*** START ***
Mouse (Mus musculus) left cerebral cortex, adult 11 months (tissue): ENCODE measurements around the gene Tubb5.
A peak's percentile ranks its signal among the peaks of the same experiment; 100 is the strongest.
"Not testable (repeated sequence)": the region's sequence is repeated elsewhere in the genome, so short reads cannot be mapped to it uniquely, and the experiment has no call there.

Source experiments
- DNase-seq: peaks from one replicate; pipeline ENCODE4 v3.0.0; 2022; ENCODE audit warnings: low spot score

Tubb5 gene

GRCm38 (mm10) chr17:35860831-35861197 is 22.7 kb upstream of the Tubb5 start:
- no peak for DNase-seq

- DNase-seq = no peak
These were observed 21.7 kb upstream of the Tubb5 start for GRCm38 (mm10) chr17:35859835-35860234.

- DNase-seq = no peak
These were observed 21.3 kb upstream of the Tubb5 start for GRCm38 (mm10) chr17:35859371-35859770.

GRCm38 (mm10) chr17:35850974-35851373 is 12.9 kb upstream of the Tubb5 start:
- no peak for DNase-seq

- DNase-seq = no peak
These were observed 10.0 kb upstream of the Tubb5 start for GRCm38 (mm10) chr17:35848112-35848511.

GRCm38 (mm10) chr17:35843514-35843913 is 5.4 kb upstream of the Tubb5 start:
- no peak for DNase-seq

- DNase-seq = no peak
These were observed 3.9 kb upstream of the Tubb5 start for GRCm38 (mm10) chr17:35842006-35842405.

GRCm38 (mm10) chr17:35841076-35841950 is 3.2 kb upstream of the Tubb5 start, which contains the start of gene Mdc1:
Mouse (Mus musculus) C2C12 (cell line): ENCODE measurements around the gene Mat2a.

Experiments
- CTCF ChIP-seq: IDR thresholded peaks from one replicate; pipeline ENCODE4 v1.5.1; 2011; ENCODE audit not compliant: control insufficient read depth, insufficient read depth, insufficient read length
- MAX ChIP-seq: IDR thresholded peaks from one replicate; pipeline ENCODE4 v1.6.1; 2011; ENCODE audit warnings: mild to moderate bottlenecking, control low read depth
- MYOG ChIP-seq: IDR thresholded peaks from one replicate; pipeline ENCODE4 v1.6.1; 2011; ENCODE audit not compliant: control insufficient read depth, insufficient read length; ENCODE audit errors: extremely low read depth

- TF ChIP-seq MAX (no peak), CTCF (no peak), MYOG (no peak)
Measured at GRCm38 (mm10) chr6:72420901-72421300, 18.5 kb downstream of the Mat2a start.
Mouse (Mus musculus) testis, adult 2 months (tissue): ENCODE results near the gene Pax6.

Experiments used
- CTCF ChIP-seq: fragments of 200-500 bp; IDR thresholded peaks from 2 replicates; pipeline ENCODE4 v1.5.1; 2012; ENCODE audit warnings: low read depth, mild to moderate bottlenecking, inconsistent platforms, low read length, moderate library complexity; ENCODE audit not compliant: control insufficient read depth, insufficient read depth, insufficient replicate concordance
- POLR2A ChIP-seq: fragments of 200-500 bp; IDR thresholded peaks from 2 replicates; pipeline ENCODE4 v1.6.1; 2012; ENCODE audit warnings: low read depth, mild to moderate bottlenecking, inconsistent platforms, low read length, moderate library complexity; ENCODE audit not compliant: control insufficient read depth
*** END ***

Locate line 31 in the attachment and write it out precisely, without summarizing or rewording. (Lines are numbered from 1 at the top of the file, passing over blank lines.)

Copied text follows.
- CTCF ChIP-seq: fragments of 200-500 bp; IDR thresholded peaks from 2 replicates; pipeline ENCODE4 v1.5.1; 2012; ENCODE audit warnings: low read depth, mild to moderate bottlenecking, inconsistent platforms, low read length, moderate library complexity; ENCODE audit not compliant: control insufficient read depth, insufficient read depth, insufficient replicate concordance